Youth and Junior athletes are the future of track and field, no one will argue with this. But sometimes they are also the present our sport.
Coming into these championships everyone was expecting to see young rising star Allyson Felix and Usain Bolt deal with their first major senior championships.
Both Felix, 17 years of age, and Bolt, 16, competed in the World Junior Championships last year in Kingston, Jamaica with the former finishing fifth in the women’s 200m and the latter winning the men’s 200m final.
Felix set a new 200m junior record of 22.11 in Mexico City last 3 May – a record which was not ratified because of the lack of doping control. Bolt equalled the World Junior record of 20.13 last July just days after claiming the World Youth title in Sherbrooke, Canada.
But the Paris 2003 Saint-Denis World Championships proved to be consecration time for another couple of junior athletes, Bolt being left out of the individual and relay squads “in order not to burn him out too soon” according to Jamaican sources and Felix finishing a disappointing sixth in her quarter final 200m.
Yesterday, a young Ethiopian of 18 years of age became the youngest ever individual gold medallist in the history of the IAAF World outdoor championships when defeating the rest of the competitors – some more than a decade older than her – in the final of the 5000 metres.
Tirunesh Dibaba took advantage of the very slow pace of the race and proved that despite her young age she had tactics in her blood when sprinting for the line in the last twenty metres.
Winner of this winter’s junior race at the IAAF World Cross Country Championships Dibaba also set a new 5000m World Junior record of 14:39.94 when finishing third in this year’s Oslo’s Golden League.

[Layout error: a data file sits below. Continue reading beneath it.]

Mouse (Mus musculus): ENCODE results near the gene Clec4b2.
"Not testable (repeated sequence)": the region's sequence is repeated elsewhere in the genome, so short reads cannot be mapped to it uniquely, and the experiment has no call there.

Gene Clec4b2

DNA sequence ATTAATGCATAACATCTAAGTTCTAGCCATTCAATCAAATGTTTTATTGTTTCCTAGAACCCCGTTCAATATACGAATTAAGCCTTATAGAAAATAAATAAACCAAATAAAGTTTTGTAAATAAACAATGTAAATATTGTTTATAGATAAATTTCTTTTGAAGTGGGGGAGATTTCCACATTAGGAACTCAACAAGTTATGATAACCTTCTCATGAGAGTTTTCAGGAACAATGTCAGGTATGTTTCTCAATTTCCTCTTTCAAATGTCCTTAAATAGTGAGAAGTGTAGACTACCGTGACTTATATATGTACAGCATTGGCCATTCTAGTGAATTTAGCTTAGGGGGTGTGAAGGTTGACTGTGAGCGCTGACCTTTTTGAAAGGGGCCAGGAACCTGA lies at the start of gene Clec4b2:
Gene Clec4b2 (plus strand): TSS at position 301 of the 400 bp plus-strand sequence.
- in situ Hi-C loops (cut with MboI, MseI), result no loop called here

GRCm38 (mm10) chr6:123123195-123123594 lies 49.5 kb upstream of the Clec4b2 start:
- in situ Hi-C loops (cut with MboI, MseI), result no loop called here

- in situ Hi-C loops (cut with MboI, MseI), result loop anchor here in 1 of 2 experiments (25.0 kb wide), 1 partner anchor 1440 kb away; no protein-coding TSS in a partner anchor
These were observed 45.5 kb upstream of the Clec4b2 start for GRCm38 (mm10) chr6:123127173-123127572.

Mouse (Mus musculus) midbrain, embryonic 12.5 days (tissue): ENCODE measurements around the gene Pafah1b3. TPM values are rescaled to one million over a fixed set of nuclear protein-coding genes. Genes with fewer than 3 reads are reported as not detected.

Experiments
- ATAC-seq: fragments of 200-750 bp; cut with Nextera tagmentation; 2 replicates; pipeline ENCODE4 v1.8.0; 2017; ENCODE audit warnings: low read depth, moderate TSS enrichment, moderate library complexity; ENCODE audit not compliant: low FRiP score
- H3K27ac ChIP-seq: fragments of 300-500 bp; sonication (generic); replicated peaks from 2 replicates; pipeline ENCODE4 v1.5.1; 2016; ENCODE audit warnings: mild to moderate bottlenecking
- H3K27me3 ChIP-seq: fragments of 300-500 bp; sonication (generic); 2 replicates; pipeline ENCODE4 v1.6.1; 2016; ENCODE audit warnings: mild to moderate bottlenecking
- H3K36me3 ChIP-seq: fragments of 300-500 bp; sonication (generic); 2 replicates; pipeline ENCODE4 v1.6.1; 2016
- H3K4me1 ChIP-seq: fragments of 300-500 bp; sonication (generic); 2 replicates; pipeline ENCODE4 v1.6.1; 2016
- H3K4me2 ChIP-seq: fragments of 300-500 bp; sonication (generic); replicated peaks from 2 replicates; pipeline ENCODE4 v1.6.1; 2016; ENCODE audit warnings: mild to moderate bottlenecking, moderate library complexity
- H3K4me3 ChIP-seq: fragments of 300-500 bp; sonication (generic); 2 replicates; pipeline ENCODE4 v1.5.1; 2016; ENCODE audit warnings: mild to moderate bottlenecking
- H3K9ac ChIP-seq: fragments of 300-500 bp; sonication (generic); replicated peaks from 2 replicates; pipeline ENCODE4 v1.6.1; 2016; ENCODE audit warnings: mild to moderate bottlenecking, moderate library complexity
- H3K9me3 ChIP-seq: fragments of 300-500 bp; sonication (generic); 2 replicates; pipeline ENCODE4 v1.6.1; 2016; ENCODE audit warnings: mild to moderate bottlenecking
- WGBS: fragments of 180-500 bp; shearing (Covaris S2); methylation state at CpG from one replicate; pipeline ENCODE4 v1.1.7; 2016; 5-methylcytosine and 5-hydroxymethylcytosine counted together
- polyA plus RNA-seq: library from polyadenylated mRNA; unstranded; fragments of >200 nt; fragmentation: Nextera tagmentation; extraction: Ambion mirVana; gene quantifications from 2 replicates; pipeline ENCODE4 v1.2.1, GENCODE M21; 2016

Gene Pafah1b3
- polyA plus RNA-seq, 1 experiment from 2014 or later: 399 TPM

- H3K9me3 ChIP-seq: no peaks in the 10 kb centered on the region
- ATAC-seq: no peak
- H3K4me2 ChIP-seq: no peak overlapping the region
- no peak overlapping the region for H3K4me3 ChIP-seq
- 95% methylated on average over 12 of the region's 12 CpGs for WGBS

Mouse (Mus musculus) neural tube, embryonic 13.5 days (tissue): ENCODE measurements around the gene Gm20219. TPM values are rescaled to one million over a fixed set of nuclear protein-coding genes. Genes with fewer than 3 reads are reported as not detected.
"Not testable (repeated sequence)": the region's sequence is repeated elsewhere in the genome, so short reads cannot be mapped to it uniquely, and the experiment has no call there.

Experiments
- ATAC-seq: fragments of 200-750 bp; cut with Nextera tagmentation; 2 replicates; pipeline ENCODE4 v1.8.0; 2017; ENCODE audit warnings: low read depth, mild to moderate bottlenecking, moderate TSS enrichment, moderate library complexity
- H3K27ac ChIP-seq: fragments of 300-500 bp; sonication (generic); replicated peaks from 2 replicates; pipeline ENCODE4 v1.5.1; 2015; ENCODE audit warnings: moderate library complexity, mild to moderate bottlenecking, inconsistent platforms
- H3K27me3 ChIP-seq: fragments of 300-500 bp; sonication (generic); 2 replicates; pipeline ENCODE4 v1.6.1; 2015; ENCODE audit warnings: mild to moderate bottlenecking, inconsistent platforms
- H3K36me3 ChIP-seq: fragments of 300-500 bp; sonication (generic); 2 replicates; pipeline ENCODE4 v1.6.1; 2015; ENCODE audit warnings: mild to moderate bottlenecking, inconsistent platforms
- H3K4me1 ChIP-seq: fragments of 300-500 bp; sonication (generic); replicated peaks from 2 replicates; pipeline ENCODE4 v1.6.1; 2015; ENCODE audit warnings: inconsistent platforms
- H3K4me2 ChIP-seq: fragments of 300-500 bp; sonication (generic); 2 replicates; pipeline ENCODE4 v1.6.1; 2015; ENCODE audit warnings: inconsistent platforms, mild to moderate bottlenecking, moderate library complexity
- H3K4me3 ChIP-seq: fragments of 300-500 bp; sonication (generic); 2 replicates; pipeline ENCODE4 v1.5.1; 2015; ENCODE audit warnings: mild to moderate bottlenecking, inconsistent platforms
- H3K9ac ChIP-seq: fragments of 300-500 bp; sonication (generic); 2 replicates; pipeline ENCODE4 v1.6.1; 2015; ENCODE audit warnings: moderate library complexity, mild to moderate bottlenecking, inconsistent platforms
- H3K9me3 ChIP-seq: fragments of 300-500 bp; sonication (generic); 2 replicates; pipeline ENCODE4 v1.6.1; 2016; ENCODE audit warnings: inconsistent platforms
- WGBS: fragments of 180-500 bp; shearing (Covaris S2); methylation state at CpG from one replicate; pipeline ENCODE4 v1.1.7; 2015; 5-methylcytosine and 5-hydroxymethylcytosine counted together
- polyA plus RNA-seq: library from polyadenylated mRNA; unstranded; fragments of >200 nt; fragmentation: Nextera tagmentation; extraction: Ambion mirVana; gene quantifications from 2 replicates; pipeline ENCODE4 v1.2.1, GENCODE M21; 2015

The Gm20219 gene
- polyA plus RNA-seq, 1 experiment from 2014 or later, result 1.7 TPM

A little earlier in the championships, exactly last 24 August, another teenager who goes by the name of Darrel Brown set a new World Junior record when clocking 10.01 to win his 100m quarter final.
Most impressively Brown won the silver medal the day after with a 10.08 seconds clocking in the final.
Brown’s international career started in Hungary, two years ago when he won the 100m gold at the second World Youth Championships. He went on to win gold at the World Junior Championships last year in Kingston and surprisingly missed the title in these championships by a mere hundredth of a second.
The new World Junior record of 10.01 set by Brown erased Dwain Chambers’ precedent mark of 10.06 from the history books. Incidentally, Brown also took Chambers’ record as the youngest ever 100m medallist in the World Championships. (Chambers won bronze in Seville 99 when aged 21).
At what to say about 18-year old Eliud Kipchoge’s performance of today when he deprived Hicham El Guerrouj – who is ten years older than him – of a historical 1500m / 5000m double.
When everybody was just about to celebrate El Guerrouj’s exceptional exploit, here comes the young Kenyan and his devastating finish. Kipchoge who also won this winter’s World Cross Country Championships Junior title, defeated El Guerrouj by three hundredths of a second.
Three tiny hundredths of a second, after almost 13 minutes of fine running, that will make a huge difference in Kipchoge’s future.
With Kipchoge, Dibaba and Brown already in the fast lane we can expect a bright future for these youngsters of the sport.